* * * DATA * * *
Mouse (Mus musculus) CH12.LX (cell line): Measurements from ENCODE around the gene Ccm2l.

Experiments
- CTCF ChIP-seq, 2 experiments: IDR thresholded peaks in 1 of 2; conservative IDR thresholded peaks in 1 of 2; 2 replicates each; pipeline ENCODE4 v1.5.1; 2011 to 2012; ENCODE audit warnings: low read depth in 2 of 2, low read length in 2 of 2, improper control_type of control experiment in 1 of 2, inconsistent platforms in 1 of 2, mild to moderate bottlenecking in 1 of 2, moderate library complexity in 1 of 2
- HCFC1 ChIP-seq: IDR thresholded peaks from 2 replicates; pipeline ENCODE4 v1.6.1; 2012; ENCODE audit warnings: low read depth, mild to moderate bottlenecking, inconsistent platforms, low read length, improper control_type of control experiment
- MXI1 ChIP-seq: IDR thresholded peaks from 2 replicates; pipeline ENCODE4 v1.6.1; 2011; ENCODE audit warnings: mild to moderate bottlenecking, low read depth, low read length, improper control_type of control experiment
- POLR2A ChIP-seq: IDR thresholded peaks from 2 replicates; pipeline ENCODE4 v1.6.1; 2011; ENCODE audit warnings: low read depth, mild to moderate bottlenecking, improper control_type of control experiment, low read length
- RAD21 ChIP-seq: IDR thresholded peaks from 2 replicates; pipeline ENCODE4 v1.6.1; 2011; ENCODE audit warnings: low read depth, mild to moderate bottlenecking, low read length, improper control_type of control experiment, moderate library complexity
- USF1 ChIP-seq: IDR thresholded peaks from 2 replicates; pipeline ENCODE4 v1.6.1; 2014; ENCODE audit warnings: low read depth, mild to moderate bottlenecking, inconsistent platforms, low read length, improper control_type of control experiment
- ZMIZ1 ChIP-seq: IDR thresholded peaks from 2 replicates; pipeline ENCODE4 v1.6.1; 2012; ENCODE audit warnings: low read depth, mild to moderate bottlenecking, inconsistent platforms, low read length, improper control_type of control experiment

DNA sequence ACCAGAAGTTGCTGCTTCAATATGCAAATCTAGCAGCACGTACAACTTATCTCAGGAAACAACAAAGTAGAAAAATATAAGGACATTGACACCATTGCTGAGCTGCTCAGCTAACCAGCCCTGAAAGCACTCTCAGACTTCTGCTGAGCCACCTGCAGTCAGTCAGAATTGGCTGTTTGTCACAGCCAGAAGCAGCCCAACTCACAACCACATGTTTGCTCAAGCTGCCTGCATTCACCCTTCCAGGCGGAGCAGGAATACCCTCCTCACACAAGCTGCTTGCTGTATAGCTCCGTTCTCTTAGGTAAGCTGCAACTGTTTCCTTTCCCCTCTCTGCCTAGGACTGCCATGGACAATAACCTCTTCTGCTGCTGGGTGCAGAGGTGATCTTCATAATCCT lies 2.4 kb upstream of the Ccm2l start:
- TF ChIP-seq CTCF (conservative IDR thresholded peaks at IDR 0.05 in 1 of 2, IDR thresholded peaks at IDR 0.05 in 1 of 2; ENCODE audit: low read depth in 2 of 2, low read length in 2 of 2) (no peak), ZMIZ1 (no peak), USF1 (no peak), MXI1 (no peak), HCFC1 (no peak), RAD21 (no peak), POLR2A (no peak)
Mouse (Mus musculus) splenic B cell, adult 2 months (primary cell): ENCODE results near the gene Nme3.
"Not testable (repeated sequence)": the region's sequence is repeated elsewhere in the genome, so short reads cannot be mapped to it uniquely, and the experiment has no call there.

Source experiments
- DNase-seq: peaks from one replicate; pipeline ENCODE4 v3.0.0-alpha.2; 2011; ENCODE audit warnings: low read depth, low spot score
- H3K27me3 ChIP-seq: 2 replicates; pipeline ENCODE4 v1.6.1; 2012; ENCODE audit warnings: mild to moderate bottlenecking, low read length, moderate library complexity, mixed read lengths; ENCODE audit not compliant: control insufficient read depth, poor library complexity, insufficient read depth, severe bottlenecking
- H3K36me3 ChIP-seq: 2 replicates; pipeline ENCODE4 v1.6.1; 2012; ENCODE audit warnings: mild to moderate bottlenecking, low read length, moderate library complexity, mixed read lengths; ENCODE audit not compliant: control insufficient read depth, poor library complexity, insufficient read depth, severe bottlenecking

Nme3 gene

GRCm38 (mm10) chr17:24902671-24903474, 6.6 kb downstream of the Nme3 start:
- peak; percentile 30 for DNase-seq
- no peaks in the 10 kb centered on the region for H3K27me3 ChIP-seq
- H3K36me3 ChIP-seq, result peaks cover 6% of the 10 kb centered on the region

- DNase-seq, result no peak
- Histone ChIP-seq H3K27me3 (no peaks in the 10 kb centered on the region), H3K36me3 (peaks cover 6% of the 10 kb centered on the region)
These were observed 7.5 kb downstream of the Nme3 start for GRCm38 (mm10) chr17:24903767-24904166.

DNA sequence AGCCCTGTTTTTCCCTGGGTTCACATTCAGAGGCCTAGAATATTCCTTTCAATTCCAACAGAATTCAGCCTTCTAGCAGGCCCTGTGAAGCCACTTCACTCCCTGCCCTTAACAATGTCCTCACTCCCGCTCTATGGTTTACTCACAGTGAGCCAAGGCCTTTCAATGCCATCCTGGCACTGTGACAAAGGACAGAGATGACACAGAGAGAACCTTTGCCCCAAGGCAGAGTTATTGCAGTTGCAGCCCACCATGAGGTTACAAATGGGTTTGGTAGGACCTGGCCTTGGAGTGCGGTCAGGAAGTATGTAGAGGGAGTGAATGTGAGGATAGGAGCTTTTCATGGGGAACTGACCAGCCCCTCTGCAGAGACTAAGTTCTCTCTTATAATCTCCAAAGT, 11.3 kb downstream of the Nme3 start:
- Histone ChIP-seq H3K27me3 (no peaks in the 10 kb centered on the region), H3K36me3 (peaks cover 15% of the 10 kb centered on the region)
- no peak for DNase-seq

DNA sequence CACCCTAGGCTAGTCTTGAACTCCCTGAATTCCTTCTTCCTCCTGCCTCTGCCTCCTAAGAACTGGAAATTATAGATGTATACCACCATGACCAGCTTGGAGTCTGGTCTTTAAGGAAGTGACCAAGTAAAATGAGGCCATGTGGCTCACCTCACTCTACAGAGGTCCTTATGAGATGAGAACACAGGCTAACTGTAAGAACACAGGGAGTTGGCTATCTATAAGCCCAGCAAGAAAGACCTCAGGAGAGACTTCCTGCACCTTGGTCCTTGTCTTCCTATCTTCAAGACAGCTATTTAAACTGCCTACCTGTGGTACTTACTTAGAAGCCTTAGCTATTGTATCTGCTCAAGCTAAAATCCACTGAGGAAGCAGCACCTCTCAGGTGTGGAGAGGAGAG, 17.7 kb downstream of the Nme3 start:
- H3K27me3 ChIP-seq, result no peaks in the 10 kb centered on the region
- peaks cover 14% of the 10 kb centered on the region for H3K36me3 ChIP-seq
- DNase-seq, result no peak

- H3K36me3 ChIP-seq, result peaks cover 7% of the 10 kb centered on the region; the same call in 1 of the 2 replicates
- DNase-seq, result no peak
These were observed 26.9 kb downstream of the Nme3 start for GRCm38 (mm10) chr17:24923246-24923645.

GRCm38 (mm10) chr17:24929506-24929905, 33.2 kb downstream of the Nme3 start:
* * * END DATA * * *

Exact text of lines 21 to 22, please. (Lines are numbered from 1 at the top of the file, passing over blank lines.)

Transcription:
- no peaks in the 10 kb centered on the region for H3K27me3 ChIP-seq
- H3K36me3 ChIP-seq, result peaks cover 6% of the 10 kb centered on the region